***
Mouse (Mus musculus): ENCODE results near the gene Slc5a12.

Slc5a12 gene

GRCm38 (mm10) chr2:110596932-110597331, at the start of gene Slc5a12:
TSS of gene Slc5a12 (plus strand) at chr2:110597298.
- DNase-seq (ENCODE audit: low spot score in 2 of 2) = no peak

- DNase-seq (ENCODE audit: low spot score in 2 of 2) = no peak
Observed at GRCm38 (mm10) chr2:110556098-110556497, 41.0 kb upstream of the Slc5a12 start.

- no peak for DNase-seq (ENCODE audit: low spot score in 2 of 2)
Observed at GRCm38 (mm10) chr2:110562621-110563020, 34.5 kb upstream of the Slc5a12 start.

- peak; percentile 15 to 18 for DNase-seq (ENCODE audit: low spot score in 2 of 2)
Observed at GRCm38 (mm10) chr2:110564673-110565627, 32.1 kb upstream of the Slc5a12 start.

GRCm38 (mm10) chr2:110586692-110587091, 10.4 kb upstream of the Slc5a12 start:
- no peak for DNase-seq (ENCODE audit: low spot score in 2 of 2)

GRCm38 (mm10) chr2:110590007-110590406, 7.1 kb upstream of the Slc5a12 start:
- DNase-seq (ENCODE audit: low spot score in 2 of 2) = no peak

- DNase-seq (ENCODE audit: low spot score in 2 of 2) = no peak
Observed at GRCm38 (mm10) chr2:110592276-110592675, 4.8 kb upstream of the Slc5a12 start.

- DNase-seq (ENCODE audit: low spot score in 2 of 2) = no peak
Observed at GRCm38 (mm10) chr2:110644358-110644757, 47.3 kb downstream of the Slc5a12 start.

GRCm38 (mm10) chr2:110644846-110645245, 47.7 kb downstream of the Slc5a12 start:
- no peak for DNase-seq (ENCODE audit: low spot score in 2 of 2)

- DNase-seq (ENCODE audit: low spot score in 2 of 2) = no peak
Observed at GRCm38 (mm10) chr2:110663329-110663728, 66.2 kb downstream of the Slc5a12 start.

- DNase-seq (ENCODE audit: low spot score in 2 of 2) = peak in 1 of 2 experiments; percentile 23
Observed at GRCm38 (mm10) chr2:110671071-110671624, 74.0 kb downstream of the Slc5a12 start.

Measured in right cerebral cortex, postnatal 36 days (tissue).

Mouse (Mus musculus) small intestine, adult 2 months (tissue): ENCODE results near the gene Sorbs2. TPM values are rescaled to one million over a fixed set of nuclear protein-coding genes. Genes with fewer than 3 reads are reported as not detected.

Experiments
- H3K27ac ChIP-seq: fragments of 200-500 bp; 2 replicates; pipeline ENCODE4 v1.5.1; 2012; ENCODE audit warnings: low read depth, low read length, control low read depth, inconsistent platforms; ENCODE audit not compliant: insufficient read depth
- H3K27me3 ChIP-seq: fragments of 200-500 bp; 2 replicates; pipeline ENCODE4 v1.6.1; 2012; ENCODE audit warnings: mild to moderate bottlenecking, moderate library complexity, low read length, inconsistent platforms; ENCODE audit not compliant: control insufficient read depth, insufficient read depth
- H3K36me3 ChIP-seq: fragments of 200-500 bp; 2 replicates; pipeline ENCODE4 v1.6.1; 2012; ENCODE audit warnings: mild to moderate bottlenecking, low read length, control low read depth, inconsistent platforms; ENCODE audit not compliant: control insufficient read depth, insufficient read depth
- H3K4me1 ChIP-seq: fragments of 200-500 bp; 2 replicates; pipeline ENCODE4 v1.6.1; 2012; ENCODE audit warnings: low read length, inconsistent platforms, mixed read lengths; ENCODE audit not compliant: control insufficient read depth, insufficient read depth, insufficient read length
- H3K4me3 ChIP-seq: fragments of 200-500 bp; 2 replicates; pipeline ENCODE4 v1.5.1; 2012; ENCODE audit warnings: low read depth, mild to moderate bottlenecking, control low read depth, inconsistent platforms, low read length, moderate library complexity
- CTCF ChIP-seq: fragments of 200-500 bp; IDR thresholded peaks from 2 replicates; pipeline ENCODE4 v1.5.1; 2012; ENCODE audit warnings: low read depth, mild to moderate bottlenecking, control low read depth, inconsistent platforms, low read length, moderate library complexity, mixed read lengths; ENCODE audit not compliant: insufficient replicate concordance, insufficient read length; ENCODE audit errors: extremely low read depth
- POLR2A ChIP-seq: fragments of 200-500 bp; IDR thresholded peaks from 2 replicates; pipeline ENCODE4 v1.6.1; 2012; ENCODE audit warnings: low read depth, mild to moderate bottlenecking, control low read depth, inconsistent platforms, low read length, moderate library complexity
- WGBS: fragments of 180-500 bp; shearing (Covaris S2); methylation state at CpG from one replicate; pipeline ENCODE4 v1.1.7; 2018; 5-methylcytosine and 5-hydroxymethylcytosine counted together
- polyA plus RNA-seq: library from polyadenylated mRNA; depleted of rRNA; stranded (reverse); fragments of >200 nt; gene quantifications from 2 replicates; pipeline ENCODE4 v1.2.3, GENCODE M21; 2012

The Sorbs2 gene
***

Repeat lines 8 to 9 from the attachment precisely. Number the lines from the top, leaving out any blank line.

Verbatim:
- no peak for DNase-seq (ENCODE audit: low spot score in 2 of 2)
Observed at GRCm38 (mm10) chr2:110562621-110563020, 34.5 kb upstream of the Slc5a12 start.